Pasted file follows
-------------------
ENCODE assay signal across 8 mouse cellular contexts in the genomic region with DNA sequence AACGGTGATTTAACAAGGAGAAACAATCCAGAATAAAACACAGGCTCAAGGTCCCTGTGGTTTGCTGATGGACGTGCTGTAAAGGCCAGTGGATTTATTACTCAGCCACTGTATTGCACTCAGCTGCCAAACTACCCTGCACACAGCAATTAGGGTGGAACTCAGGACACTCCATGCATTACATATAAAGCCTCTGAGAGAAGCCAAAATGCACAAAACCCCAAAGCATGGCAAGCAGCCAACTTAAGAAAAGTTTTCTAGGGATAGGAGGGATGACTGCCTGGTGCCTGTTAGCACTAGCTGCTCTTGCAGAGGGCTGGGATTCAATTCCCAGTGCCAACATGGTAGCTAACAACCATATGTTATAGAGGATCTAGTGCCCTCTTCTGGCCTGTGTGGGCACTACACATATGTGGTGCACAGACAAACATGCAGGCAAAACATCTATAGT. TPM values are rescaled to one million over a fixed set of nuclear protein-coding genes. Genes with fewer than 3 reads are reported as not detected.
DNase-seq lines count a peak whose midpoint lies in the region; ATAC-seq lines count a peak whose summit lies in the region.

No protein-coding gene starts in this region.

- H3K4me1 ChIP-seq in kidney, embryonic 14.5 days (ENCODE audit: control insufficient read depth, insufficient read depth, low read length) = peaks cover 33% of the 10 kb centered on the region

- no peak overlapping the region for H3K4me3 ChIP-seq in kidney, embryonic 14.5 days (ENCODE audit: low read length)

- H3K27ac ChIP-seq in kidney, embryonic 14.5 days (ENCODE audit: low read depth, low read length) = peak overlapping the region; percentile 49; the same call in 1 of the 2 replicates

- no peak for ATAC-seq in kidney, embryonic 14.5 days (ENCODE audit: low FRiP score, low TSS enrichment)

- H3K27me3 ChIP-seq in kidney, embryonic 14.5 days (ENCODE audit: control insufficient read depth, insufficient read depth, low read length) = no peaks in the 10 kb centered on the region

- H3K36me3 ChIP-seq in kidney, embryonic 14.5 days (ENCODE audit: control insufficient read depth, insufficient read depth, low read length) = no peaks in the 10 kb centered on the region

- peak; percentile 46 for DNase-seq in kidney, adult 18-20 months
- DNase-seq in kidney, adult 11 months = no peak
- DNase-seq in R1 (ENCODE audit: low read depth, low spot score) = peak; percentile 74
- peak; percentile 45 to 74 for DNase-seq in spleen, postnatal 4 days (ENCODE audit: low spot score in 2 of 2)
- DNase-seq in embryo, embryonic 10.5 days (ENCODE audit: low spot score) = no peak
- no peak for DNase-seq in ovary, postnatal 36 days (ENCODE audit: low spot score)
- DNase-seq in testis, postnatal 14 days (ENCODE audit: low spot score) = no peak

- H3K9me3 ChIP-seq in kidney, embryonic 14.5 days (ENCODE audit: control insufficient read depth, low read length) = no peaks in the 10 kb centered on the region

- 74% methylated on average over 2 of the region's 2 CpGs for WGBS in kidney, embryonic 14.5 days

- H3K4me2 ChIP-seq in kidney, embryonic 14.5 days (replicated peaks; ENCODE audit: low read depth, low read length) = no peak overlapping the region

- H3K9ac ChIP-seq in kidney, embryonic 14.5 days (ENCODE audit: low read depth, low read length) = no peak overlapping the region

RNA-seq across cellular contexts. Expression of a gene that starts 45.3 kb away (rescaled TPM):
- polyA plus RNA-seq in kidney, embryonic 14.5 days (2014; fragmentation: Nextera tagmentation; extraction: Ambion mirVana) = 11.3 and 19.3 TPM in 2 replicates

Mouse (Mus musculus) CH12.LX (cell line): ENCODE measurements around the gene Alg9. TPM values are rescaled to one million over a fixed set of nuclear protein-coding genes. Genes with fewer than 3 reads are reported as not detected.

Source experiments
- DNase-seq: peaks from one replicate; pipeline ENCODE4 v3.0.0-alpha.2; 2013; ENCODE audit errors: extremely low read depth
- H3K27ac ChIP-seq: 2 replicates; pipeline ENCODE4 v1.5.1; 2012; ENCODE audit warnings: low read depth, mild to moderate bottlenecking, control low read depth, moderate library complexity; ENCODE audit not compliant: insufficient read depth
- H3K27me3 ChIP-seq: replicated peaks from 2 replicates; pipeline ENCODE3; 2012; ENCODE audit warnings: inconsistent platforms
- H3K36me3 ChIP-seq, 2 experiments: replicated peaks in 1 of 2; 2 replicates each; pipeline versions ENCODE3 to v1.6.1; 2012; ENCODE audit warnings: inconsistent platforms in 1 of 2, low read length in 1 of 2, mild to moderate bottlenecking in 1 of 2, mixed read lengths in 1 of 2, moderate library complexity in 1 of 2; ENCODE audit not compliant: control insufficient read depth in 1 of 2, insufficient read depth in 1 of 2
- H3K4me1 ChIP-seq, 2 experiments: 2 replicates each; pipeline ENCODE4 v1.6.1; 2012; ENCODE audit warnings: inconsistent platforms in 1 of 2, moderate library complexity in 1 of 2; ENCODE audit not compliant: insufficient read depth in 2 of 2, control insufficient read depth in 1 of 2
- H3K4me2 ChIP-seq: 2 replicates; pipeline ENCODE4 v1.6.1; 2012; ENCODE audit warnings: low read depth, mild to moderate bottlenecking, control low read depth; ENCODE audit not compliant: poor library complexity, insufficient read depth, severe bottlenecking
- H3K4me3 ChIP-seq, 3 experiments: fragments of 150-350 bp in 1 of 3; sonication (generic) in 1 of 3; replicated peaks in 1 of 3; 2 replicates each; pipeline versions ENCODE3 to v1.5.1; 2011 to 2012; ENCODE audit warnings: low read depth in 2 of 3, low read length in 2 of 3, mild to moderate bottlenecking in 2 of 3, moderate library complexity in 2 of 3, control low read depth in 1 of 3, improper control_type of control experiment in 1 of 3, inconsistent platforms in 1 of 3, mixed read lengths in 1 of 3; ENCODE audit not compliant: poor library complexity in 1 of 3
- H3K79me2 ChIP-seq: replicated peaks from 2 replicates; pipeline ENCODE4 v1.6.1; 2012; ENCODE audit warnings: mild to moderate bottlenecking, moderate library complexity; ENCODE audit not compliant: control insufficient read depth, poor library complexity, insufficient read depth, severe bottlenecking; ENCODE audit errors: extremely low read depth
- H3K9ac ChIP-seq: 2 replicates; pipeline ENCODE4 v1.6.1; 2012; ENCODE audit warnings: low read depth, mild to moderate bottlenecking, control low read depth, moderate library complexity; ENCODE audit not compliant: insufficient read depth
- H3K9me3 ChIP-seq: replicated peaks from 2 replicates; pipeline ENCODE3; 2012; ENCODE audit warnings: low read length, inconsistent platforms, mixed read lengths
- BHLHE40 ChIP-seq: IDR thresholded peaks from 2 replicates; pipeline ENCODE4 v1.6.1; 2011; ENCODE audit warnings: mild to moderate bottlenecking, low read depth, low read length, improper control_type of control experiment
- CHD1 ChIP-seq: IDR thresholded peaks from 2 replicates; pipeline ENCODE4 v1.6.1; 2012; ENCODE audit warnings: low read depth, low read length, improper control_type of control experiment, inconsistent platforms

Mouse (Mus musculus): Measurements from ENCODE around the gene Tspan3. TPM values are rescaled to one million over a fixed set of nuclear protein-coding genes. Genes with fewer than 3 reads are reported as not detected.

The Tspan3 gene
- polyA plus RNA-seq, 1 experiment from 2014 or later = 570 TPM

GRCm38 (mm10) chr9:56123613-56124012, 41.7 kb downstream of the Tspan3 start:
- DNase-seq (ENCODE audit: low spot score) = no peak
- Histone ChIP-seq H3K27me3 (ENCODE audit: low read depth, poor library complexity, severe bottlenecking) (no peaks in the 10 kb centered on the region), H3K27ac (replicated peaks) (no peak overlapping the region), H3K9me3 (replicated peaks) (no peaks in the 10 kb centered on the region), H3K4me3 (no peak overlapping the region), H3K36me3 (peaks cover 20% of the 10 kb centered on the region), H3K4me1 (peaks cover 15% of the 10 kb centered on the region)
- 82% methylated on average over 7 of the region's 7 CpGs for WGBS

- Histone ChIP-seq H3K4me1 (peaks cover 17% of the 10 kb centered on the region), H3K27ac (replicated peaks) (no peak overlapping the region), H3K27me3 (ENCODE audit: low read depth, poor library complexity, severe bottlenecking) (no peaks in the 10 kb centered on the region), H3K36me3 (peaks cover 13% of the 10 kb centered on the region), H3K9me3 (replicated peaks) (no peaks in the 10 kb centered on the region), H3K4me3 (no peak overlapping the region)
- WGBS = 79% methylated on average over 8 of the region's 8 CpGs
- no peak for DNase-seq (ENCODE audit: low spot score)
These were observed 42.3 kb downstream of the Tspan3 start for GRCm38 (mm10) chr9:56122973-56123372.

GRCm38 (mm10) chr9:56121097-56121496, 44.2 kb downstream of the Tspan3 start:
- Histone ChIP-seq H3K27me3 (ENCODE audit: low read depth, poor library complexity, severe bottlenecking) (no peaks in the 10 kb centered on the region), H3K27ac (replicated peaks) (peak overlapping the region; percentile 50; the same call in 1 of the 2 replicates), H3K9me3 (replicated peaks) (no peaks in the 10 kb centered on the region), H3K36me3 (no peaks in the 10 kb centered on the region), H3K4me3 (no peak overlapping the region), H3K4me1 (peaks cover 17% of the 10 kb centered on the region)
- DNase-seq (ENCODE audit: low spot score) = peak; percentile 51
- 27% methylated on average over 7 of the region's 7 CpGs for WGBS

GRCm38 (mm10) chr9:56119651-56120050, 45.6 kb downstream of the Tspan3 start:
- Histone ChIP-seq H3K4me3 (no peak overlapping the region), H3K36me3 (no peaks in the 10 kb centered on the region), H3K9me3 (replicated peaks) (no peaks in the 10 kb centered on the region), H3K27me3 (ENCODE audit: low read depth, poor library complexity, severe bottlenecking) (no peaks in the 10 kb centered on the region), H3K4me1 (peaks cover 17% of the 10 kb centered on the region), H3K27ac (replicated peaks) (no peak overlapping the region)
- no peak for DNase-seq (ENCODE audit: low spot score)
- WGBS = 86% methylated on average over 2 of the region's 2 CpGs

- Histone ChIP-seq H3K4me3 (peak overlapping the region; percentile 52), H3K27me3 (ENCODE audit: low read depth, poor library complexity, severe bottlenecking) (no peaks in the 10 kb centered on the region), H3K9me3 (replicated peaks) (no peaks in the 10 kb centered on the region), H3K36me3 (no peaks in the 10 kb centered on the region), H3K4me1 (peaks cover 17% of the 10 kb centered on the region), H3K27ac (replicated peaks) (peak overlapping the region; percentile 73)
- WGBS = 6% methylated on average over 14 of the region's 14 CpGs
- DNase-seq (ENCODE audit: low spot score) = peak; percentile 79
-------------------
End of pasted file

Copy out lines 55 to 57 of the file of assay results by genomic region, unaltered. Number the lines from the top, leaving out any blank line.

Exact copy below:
- WGBS = 86% methylated on average over 2 of the region's 2 CpGs

- Histone ChIP-seq H3K4me3 (peak overlapping the region; percentile 52), H3K27me3 (ENCODE audit: low read depth, poor library complexity, severe bottlenecking) (no peaks in the 10 kb centered on the region), H3K9me3 (replicated peaks) (no peaks in the 10 kb centered on the region), H3K36me3 (no peaks in the 10 kb centered on the region), H3K4me1 (peaks cover 17% of the 10 kb centered on the region), H3K27ac (replicated peaks) (peak overlapping the region; percentile 73)
- WGBS = 6% methylated on average over 14 of the region's 14 CpGs